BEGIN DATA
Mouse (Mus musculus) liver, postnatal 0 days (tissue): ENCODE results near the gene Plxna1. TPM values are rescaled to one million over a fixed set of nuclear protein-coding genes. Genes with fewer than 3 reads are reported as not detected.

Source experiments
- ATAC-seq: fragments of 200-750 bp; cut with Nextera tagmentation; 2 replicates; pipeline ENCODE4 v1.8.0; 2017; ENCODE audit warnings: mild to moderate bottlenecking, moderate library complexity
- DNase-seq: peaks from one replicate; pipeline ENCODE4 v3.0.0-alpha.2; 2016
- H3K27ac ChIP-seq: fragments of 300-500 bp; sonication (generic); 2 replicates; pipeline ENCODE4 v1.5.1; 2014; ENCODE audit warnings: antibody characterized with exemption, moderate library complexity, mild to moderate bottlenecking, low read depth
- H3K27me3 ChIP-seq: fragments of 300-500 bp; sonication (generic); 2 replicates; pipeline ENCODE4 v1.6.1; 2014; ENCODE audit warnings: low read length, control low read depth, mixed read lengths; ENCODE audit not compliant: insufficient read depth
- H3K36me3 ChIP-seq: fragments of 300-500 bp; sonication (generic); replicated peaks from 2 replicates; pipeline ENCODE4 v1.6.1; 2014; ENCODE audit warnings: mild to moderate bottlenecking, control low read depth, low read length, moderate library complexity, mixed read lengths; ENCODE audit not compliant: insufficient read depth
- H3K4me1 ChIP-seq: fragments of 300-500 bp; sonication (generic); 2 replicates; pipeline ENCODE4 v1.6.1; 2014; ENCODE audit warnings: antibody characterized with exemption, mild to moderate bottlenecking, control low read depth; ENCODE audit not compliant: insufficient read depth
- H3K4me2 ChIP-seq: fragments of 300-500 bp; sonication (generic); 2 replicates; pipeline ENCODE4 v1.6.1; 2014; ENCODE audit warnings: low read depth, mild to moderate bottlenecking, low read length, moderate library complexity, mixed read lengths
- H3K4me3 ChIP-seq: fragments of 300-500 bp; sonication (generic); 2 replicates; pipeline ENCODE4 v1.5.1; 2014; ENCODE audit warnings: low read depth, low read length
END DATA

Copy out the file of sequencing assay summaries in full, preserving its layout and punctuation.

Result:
Mouse (Mus musculus) liver, postnatal 0 days (tissue): ENCODE results near the gene Plxna1. TPM values are rescaled to one million over a fixed set of nuclear protein-coding genes. Genes with fewer than 3 reads are reported as not detected.

Source experiments
- ATAC-seq: fragments of 200-750 bp; cut with Nextera tagmentation; 2 replicates; pipeline ENCODE4 v1.8.0; 2017; ENCODE audit warnings: mild to moderate bottlenecking, moderate library complexity
- DNase-seq: peaks from one replicate; pipeline ENCODE4 v3.0.0-alpha.2; 2016
- H3K27ac ChIP-seq: fragments of 300-500 bp; sonication (generic); 2 replicates; pipeline ENCODE4 v1.5.1; 2014; ENCODE audit warnings: antibody characterized with exemption, moderate library complexity, mild to moderate bottlenecking, low read depth
- H3K27me3 ChIP-seq: fragments of 300-500 bp; sonication (generic); 2 replicates; pipeline ENCODE4 v1.6.1; 2014; ENCODE audit warnings: low read length, control low read depth, mixed read lengths; ENCODE audit not compliant: insufficient read depth
- H3K36me3 ChIP-seq: fragments of 300-500 bp; sonication (generic); replicated peaks from 2 replicates; pipeline ENCODE4 v1.6.1; 2014; ENCODE audit warnings: mild to moderate bottlenecking, control low read depth, low read length, moderate library complexity, mixed read lengths; ENCODE audit not compliant: insufficient read depth
- H3K4me1 ChIP-seq: fragments of 300-500 bp; sonication (generic); 2 replicates; pipeline ENCODE4 v1.6.1; 2014; ENCODE audit warnings: antibody characterized with exemption, mild to moderate bottlenecking, control low read depth; ENCODE audit not compliant: insufficient read depth
- H3K4me2 ChIP-seq: fragments of 300-500 bp; sonication (generic); 2 replicates; pipeline ENCODE4 v1.6.1; 2014; ENCODE audit warnings: low read depth, mild to moderate bottlenecking, low read length, moderate library complexity, mixed read lengths
- H3K4me3 ChIP-seq: fragments of 300-500 bp; sonication (generic); 2 replicates; pipeline ENCODE4 v1.5.1; 2014; ENCODE audit warnings: low read depth, low read length